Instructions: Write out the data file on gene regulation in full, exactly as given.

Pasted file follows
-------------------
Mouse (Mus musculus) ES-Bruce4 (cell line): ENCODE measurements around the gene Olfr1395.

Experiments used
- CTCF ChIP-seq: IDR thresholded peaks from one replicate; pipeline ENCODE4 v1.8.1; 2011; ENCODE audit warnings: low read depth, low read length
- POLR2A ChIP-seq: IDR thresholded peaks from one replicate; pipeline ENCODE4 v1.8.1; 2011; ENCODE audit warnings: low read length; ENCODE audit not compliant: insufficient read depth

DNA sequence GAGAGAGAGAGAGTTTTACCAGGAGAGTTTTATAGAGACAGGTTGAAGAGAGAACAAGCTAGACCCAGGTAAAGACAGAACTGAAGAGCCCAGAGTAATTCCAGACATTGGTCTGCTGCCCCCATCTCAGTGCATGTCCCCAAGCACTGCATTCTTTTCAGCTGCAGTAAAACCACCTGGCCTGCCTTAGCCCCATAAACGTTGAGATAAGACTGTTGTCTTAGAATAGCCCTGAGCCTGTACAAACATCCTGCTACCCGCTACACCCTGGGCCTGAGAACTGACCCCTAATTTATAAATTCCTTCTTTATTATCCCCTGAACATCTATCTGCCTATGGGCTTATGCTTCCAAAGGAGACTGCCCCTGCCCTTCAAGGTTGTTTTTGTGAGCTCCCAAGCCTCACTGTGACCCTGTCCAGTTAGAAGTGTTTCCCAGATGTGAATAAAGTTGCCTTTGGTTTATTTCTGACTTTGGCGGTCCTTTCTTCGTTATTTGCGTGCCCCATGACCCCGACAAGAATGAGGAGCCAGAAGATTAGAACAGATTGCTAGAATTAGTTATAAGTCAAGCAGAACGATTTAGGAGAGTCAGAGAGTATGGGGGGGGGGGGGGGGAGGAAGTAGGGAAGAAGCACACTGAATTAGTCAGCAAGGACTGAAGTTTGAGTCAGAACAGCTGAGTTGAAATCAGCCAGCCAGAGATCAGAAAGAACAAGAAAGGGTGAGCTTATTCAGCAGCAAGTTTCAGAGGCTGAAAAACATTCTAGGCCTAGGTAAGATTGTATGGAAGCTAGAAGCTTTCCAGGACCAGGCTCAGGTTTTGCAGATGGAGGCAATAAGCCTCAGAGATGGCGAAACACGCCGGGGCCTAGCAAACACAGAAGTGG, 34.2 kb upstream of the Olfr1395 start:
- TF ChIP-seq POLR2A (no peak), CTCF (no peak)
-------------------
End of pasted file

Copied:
Mouse (Mus musculus) ES-Bruce4 (cell line): ENCODE measurements around the gene Olfr1395.

Experiments used
- CTCF ChIP-seq: IDR thresholded peaks from one replicate; pipeline ENCODE4 v1.8.1; 2011; ENCODE audit warnings: low read depth, low read length
- POLR2A ChIP-seq: IDR thresholded peaks from one replicate; pipeline ENCODE4 v1.8.1; 2011; ENCODE audit warnings: low read length; ENCODE audit not compliant: insufficient read depth

DNA sequence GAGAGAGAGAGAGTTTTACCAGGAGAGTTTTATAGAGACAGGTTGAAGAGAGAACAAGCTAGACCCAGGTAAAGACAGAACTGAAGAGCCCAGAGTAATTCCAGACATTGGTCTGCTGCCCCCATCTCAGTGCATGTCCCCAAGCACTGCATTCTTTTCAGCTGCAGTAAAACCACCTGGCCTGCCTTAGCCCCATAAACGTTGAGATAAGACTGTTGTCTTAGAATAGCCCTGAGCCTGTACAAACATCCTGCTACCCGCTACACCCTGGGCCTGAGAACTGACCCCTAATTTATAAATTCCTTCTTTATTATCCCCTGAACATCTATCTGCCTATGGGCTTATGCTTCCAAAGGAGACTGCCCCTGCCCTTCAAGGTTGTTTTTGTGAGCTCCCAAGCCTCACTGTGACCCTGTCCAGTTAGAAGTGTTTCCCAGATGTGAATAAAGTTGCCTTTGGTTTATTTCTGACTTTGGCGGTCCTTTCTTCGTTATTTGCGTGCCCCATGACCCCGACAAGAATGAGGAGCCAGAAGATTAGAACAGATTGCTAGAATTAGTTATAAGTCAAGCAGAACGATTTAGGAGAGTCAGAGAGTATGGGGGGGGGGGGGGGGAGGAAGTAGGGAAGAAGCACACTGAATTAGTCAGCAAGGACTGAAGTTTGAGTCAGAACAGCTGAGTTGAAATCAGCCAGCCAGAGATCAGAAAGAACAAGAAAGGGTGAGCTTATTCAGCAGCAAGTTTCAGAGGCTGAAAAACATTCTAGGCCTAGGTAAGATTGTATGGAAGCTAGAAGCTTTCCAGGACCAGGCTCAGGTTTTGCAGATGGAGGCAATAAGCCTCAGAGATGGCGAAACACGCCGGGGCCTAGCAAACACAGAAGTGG, 34.2 kb upstream of the Olfr1395 start:
- TF ChIP-seq POLR2A (no peak), CTCF (no peak)